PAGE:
When acupuncture is used to treat only immediate symptoms it is called formula acupuncture. This type of acupuncture can be very effective in relieving the symptoms for a time but it may not be treating the cause of the person’s discomfort. A five Element acupuncturist is carefully trained in understanding natural laws and using these to diagnose, can assist the body, mind and spirit to move back into full health.
Five Element Acupuncture is an ancient form of acupuncture that works by treating a person at the levels of body, mind, heart and spirit. By doing this it helps a person move back into harmony with themselves, their emotions and their life as a whole.
This harmony is achieved by looking at the person as a whole being as well as understanding their symptoms. A Five Element practitioner places great importance on having a thorough understanding of the person, their environment, their history and the Five Elements working in their life.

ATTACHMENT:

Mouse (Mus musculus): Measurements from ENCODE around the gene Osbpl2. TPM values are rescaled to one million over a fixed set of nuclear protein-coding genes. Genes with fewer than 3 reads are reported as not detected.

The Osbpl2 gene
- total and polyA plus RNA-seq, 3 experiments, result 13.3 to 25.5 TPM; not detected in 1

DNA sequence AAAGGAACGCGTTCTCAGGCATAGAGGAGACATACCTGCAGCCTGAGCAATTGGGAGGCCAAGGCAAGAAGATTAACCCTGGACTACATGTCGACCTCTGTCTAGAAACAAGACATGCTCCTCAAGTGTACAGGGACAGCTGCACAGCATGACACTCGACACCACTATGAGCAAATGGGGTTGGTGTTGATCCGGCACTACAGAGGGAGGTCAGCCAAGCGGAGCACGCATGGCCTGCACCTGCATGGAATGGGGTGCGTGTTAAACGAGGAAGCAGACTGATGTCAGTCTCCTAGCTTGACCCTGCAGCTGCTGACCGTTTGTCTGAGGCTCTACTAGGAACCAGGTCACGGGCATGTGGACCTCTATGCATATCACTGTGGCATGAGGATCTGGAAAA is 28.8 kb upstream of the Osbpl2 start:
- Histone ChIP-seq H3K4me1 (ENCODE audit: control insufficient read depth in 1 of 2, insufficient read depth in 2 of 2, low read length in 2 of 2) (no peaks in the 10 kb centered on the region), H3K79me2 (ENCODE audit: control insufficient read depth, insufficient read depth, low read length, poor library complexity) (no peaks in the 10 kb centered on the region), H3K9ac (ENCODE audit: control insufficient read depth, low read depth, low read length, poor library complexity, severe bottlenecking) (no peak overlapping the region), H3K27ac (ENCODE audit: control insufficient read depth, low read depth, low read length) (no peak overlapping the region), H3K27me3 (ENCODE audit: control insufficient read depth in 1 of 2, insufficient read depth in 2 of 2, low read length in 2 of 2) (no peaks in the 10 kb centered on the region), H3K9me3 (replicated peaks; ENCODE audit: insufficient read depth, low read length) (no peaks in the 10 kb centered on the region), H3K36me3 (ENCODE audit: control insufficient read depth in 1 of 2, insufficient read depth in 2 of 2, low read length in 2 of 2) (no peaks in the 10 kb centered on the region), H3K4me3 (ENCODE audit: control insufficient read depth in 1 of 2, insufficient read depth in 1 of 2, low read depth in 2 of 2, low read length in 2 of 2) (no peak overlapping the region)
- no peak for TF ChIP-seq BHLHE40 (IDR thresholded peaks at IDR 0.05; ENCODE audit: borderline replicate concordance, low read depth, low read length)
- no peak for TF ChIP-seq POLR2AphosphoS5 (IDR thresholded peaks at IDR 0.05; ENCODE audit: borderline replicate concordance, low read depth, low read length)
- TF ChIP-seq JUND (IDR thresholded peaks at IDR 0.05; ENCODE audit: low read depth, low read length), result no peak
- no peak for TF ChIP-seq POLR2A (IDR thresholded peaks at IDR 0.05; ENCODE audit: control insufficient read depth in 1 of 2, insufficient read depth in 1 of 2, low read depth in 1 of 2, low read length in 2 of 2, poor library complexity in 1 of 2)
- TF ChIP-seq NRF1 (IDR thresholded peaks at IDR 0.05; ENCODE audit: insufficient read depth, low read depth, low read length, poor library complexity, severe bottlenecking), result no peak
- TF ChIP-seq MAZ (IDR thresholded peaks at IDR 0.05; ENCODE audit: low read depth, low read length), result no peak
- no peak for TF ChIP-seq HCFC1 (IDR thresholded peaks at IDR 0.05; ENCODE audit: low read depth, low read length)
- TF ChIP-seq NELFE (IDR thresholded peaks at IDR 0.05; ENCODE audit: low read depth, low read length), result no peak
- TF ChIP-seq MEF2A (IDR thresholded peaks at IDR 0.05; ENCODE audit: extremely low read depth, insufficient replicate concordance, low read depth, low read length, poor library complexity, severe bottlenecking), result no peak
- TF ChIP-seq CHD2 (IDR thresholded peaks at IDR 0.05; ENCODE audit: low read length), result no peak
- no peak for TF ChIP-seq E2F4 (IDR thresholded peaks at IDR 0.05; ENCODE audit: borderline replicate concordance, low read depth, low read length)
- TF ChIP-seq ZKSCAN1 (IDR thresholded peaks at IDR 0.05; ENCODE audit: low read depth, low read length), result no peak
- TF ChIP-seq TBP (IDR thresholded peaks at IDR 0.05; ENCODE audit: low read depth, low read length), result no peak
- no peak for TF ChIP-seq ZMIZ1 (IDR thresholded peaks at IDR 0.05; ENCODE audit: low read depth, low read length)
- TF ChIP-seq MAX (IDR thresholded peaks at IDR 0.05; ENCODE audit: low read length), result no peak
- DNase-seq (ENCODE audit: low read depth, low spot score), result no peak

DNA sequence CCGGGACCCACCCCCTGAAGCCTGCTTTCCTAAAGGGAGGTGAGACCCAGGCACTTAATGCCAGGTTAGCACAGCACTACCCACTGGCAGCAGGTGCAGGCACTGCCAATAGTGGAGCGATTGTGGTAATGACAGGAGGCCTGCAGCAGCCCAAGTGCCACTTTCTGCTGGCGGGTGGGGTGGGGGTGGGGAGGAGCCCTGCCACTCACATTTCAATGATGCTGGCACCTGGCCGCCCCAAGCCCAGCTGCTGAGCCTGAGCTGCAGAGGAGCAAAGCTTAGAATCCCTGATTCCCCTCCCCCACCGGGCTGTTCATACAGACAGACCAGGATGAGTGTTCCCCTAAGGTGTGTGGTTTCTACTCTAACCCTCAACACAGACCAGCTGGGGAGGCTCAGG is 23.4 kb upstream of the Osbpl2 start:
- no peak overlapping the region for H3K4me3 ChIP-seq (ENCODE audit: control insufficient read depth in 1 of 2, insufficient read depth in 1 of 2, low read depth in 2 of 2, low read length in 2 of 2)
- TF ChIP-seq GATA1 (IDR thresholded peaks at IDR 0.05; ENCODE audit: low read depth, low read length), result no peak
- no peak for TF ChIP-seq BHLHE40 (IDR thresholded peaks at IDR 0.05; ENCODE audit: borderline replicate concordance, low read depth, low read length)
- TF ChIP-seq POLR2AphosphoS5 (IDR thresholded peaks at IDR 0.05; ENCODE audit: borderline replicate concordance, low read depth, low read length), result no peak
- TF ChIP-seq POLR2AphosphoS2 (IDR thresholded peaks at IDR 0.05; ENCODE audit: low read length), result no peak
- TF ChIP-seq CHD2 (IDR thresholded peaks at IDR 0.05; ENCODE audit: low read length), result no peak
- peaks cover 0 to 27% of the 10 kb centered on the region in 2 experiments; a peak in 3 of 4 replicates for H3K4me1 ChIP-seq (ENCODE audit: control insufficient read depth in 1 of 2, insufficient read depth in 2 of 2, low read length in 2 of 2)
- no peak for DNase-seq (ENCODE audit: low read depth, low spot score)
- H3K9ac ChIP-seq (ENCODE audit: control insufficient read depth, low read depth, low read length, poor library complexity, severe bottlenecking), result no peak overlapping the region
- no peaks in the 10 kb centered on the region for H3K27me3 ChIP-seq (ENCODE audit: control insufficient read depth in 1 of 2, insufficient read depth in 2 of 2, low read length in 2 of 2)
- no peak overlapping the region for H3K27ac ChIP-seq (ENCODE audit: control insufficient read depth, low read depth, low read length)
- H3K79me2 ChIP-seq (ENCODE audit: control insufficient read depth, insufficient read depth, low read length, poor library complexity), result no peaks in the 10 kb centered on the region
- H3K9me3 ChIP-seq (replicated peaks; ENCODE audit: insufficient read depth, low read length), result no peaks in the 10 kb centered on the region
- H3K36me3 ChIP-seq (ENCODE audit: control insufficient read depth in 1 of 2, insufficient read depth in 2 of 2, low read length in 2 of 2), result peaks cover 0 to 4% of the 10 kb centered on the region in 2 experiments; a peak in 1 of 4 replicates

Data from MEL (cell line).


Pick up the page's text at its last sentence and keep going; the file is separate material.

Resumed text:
The Five Elements are: Fire, Earth, Metal, Water and Wood. Each of these help create who we are and how we function in the world. Have a look through the Five Elements and see which one corresponds closest with who you are!
When acupuncture is used to treat only immediate symptoms it is called formula acupuncture. This type of acupuncture can give ready relief for a time but it may not be treating the cause of the persons discomfort. A Five Element acupuncturist is carefully trained in understanding natural laws and using these to diagnose, can assist the body, mind and spirit to move back into full health.
The practitioner will look for disharmony in the energy of the body through various ways. They will look for blocks between the acupuncture meridians flow like rivers around the body. They will look for which of the Five Elements is weakest and how that effects the person as a whole. They will look for how they can support the persons spirit through choice of acupuncture points and help them move back into a better relationship with themselves and the world around them.
The Bourke Street Clinic acupuncturist: Amanda Tanner.